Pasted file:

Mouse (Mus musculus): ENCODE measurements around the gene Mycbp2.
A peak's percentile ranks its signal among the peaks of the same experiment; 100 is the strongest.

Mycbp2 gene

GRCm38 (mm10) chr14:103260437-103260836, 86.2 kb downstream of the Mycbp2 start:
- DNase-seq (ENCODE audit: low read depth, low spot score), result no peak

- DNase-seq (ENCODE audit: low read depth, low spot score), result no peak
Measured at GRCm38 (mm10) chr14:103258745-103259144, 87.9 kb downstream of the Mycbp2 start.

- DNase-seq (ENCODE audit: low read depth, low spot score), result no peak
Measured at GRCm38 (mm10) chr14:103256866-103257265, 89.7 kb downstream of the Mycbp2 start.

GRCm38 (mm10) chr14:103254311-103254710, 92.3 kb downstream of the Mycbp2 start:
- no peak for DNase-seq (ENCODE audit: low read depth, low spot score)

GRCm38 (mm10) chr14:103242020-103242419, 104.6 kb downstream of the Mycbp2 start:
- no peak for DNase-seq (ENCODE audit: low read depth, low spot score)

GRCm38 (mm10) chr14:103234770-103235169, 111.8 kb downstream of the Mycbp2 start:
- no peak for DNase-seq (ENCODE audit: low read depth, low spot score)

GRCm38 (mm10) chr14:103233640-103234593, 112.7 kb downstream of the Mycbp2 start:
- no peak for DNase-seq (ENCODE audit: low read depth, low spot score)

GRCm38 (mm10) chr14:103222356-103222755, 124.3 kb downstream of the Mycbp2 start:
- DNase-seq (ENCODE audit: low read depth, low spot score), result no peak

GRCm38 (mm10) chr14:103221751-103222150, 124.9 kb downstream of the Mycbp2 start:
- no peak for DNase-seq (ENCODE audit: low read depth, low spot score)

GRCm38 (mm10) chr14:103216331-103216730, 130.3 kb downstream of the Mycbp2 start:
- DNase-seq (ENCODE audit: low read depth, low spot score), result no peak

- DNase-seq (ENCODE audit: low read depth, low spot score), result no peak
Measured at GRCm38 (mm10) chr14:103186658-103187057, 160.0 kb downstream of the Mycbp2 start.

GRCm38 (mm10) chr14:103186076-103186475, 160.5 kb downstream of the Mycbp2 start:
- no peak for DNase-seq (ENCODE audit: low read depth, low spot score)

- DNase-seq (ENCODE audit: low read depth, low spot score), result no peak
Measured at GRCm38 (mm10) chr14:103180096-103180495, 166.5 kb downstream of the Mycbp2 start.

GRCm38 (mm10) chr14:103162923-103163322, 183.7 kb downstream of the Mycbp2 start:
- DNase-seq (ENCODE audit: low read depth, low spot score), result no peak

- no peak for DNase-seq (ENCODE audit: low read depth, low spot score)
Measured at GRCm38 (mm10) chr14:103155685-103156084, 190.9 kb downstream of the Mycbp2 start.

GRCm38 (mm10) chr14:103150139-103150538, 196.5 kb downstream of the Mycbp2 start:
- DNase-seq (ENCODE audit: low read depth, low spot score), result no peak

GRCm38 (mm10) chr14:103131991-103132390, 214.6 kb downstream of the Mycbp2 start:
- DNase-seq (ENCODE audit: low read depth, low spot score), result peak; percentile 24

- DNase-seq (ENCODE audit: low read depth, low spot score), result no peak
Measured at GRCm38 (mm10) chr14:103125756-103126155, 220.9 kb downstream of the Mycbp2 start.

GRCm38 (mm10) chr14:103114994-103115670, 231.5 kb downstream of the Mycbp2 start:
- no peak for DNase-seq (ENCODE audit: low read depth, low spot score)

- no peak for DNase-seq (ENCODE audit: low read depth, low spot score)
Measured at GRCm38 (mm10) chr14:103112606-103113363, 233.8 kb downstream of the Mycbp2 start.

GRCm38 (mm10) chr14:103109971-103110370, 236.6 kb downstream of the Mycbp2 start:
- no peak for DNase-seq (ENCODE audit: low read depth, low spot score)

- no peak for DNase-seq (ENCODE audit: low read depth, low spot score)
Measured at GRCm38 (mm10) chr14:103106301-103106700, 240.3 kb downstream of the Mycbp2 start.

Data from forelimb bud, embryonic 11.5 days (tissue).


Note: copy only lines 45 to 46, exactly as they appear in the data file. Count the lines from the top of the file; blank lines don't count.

- no peak for DNase-seq (ENCODE audit: low read depth, low spot score)

- no peak for DNase-seq (ENCODE audit: low read depth, low spot score)